After its successful deployment in US racing series and German Touring Car Masters, the Head And Neck Support system (HANS)could also be used to improve safety in Formula One in the near future. The Japanese Grand Prix at Suzuka is generally ...
After its successful deployment in US racing series and German Touring Car Masters, the Head And Neck Support system (HANS)could also be used to improve safety in Formula One in the near future.
The Japanese Grand Prix at Suzuka is generally enjoyed by the drivers and is considered one of the most challenging circuits in the racing calendar. One of the highlights is the combination immediately after the first corner. The "S" is a left-right-left sequence in which the cars hit 220 km/h, subjecting drivers to centrifugal forces as high as 3.5 g -- that's three and a half times their body weight.
A driver's head and neck are subjected to high stresses in such combinations, and professional drivers pay special attention to the neck's muscle groups in their fitness programs. Only from rigorous training is it possible for them to resist the centrifugal forces for all 53 laps of the season's final race.
But there are some situations in Formula One for which no amount of neck training can prepare a driver. In the event of an accident, the head and neck are the most vulnerable parts of the body -- and to protect them as much as possible, the FIA mandates extremely strict cockpit construction standards. For the 2001 season, it required the cockpit walls at driver's head level to slope up towards the airbox at an angle of at least 16 degrees. Lateral cockpit crash tests have also been mandatory since 2001.
One of the most revolutionary innovations in this field is the Head And Neck Support system, also known as HANS, which will probably be used for the first time in Formula One in 2003 and was tested by several teams in training at the Italian Grand Prix. HANS features a carbon fibre collar connected securely to the upper body, with straps attaching it to the helmet. HANS is intended to prevent drivers' heads from being thrown forward in an accident, a common 'whiplash' situation which could lead to an over-extension of the spinal column.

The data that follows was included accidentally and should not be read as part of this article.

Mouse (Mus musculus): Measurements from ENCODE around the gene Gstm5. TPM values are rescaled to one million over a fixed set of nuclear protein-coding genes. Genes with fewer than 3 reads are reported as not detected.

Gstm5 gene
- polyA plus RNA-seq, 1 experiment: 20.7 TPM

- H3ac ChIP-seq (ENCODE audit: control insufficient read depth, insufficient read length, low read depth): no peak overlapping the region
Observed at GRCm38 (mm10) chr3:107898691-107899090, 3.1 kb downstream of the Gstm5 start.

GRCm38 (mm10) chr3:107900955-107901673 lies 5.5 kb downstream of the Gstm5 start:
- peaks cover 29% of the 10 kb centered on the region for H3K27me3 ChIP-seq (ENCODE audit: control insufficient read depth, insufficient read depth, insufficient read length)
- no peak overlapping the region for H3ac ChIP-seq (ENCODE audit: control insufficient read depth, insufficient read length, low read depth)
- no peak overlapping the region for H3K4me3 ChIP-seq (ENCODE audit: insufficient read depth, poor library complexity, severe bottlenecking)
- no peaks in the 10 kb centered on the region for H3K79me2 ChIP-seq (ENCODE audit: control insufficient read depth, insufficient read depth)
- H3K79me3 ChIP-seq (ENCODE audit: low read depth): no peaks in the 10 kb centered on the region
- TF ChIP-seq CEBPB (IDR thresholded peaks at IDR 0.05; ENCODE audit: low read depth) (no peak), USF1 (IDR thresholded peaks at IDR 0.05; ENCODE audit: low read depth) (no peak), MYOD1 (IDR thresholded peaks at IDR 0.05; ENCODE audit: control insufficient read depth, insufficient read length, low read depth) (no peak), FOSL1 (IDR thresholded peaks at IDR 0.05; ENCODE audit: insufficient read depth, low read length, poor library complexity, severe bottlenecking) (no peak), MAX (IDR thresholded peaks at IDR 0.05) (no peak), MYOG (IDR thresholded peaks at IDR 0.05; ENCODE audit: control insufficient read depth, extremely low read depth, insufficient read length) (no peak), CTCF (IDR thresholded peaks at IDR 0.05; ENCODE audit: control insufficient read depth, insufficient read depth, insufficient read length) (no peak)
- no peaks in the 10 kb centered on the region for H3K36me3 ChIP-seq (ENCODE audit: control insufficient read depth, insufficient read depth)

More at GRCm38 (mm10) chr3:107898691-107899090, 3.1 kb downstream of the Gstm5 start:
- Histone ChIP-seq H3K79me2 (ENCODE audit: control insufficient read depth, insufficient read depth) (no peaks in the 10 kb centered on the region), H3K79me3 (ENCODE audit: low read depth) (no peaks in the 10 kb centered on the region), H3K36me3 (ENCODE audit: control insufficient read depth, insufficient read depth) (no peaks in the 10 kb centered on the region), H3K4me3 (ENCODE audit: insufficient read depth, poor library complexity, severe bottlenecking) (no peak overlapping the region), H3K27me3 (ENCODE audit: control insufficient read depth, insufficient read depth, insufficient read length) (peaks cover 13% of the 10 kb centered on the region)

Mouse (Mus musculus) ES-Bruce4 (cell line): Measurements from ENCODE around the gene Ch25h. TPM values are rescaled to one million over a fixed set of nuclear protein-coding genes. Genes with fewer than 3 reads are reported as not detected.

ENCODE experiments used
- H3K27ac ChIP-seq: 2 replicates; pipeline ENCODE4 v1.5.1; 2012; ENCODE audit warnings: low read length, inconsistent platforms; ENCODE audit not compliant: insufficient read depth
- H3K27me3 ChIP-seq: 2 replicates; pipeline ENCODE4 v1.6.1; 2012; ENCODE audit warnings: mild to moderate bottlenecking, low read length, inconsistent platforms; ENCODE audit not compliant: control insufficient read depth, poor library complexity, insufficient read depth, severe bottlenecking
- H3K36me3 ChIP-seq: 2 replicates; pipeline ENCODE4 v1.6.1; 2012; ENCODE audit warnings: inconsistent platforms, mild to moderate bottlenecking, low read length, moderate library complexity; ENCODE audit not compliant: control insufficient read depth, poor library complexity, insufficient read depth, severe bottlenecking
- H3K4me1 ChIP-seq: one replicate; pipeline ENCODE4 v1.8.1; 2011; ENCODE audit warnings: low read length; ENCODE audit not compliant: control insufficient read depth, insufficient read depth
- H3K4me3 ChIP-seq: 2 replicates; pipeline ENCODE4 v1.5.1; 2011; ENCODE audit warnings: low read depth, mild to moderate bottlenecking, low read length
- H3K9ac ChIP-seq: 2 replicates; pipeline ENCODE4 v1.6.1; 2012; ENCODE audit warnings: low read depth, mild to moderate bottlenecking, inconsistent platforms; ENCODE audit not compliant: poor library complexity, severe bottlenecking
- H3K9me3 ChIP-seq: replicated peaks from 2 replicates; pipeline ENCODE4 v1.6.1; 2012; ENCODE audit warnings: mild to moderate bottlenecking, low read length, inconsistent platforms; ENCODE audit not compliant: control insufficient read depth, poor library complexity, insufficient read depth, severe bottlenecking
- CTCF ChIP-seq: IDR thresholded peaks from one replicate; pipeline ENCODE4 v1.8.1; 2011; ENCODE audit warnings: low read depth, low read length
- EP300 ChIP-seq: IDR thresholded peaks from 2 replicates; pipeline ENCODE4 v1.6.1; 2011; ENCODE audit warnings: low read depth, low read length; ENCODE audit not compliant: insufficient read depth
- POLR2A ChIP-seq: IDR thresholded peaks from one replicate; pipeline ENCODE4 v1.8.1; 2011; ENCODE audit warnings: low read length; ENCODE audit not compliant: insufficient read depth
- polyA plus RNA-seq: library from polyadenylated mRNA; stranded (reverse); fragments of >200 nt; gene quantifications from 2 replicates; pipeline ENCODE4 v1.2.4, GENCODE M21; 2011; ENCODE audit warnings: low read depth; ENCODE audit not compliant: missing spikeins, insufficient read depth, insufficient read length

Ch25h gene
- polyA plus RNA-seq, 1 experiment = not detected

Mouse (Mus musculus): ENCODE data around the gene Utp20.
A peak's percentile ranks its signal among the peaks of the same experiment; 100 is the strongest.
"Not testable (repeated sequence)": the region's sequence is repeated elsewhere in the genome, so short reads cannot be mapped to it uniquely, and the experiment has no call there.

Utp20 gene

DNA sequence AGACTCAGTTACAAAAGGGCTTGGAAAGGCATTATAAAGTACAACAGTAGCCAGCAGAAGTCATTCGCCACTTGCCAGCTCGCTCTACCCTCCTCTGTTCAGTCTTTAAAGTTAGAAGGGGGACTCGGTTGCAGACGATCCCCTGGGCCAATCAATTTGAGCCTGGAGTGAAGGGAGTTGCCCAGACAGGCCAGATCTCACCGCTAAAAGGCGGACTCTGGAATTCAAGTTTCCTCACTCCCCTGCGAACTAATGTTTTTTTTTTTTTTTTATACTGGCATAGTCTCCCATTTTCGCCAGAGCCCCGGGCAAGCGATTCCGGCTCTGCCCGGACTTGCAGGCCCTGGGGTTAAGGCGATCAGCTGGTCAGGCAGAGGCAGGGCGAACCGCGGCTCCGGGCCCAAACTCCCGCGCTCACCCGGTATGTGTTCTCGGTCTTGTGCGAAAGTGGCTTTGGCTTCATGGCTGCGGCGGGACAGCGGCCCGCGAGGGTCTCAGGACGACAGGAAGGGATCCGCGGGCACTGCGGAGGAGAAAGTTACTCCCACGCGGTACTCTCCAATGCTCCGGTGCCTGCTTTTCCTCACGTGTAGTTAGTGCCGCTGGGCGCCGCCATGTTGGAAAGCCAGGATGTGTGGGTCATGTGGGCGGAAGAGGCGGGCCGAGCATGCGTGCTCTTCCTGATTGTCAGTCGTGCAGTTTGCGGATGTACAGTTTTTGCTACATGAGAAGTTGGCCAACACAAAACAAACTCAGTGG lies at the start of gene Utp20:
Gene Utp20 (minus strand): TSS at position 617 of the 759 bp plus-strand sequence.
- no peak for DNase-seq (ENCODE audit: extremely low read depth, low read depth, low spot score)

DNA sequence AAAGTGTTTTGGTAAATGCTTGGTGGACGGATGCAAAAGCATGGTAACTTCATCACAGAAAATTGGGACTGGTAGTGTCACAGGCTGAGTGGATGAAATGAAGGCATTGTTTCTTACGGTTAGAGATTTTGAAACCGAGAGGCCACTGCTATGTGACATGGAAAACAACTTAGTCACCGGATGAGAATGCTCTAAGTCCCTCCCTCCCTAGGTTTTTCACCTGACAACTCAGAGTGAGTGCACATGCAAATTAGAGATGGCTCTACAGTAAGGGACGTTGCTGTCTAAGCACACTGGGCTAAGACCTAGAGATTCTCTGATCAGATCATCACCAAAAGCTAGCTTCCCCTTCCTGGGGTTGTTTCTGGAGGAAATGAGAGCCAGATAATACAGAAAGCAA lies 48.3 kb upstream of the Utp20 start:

Drivers face theoretical deceleration stresses of up to 80 times the force of gravity in an accident. In such a situation, the weight of their head and helmet increases quickly from 7kg to as much as 560kg. HANS would help to absorb this strain, as well as prevent the driver's head from hitting the steering wheel or the front edge of the cockpit.
In terms of racing safety, the development of HANS is a success story. The system was designed at the University of Michigan. Commissioned by the FIA and in co-operation with its inventor Dr. Robert Hubbard, Mercedes-Benz further developed the 1996 version of the head and neck support. In practice, HANS has initially proven successful in the US NASCAR and ChampCar racing series, and has subsequently been tested by drivers in the German Touring Car Masters (DTM). It was mandatory this season in the DTM, and has been fully accepted unreservedly by the drivers. DTM driver Manuel Reuter, for example, praised HANS as an "excellent invention that has already proven itself countless times."
Formula One drivers have already had the opportunity to familiarise themselves with HANS in the 2002 season. BMW WilliamsF1 driver Ralf Schumacher praised the system on his team's internet site. "In general, I think all systems and measures that improve driver safety are a good idea. HANS is one of these, and I hope that those drivers who still have problems with the system will get over them relatively quickly."